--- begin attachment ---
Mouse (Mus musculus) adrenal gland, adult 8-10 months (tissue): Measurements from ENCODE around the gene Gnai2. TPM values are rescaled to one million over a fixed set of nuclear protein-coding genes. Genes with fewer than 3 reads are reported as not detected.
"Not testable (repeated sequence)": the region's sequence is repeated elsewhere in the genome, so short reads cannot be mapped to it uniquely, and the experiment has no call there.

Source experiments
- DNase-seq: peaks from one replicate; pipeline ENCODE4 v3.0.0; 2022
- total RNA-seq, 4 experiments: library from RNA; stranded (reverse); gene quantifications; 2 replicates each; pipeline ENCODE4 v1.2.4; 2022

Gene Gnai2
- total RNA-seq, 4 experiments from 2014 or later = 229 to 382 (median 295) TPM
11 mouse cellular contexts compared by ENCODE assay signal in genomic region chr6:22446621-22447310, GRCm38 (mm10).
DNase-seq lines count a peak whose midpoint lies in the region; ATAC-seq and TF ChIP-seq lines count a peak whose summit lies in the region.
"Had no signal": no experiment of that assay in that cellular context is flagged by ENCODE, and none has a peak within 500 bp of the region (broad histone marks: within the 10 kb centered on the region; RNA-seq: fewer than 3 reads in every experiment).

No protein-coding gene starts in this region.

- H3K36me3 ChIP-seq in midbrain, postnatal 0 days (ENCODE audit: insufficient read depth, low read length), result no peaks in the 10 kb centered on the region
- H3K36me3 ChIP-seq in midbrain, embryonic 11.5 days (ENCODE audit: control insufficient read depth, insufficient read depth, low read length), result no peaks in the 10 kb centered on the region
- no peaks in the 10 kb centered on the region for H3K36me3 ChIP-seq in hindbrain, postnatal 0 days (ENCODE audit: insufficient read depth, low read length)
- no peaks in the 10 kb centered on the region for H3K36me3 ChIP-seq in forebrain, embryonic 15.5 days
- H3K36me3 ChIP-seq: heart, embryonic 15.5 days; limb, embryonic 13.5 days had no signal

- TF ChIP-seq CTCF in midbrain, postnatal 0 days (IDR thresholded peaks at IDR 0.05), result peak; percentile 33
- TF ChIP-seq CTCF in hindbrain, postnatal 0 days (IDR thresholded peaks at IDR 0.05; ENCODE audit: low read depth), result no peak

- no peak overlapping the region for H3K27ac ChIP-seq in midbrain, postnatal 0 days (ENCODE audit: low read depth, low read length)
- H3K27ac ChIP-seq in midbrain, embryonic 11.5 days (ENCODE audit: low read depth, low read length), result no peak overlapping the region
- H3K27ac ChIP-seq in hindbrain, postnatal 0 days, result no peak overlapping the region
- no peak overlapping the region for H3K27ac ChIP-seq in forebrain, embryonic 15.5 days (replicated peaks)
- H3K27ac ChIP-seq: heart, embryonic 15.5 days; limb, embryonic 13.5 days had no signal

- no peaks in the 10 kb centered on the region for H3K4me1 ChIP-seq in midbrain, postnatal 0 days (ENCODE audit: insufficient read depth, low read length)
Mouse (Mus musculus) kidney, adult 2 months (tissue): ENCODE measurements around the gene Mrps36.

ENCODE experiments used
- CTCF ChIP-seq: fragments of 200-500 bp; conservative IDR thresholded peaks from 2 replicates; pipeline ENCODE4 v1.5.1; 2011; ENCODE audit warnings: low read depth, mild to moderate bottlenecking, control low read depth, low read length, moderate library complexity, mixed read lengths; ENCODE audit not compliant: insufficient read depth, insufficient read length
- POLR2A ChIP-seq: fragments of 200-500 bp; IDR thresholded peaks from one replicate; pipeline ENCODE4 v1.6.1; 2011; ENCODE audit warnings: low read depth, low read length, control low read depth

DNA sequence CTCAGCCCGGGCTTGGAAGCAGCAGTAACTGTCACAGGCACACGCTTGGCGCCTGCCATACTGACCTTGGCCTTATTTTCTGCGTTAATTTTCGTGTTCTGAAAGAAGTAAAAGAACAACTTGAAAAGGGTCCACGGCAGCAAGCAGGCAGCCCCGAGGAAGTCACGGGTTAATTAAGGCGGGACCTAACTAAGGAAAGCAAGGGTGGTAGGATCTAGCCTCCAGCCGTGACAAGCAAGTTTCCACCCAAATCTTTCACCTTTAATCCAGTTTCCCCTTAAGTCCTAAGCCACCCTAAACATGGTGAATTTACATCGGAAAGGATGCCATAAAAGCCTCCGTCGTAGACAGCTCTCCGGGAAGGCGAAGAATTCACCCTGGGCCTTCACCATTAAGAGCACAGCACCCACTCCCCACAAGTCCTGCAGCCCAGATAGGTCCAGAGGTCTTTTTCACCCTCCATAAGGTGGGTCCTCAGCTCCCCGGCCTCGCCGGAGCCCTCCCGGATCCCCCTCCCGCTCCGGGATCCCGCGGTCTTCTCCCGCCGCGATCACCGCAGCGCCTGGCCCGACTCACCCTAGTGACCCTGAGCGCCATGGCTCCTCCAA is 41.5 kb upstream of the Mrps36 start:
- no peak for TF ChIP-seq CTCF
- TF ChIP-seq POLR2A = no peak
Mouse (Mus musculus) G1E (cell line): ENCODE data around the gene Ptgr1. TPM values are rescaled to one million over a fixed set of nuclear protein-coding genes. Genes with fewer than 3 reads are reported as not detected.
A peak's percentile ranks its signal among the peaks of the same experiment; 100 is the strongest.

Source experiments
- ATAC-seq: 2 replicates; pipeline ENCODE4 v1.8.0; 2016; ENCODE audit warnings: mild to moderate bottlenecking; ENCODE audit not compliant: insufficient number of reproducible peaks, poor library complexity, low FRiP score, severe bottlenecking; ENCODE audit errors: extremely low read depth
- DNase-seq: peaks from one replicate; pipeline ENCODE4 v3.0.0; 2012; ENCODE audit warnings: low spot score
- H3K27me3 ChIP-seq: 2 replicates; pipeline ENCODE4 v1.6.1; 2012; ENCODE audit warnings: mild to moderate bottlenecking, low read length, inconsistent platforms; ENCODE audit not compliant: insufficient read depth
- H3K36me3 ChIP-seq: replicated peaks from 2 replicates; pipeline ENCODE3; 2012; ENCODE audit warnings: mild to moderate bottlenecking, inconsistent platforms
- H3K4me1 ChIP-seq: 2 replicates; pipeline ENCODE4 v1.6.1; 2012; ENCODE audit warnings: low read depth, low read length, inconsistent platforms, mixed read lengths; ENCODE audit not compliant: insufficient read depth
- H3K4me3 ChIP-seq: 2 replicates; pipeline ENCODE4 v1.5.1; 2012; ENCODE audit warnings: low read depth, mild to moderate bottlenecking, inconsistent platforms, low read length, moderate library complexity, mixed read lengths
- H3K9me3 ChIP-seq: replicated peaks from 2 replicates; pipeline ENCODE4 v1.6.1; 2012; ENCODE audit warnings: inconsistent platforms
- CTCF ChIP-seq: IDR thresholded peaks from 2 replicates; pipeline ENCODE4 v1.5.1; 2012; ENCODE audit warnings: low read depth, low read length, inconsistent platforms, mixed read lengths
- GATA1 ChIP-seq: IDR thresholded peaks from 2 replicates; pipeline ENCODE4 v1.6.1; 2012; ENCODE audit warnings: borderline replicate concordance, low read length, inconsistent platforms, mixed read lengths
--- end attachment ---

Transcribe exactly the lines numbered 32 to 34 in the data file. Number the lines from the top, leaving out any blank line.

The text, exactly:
Mouse (Mus musculus) G1E (cell line): ENCODE data around the gene Ptgr1. TPM values are rescaled to one million over a fixed set of nuclear protein-coding genes. Genes with fewer than 3 reads are reported as not detected.
A peak's percentile ranks its signal among the peaks of the same experiment; 100 is the strongest.

Source experiments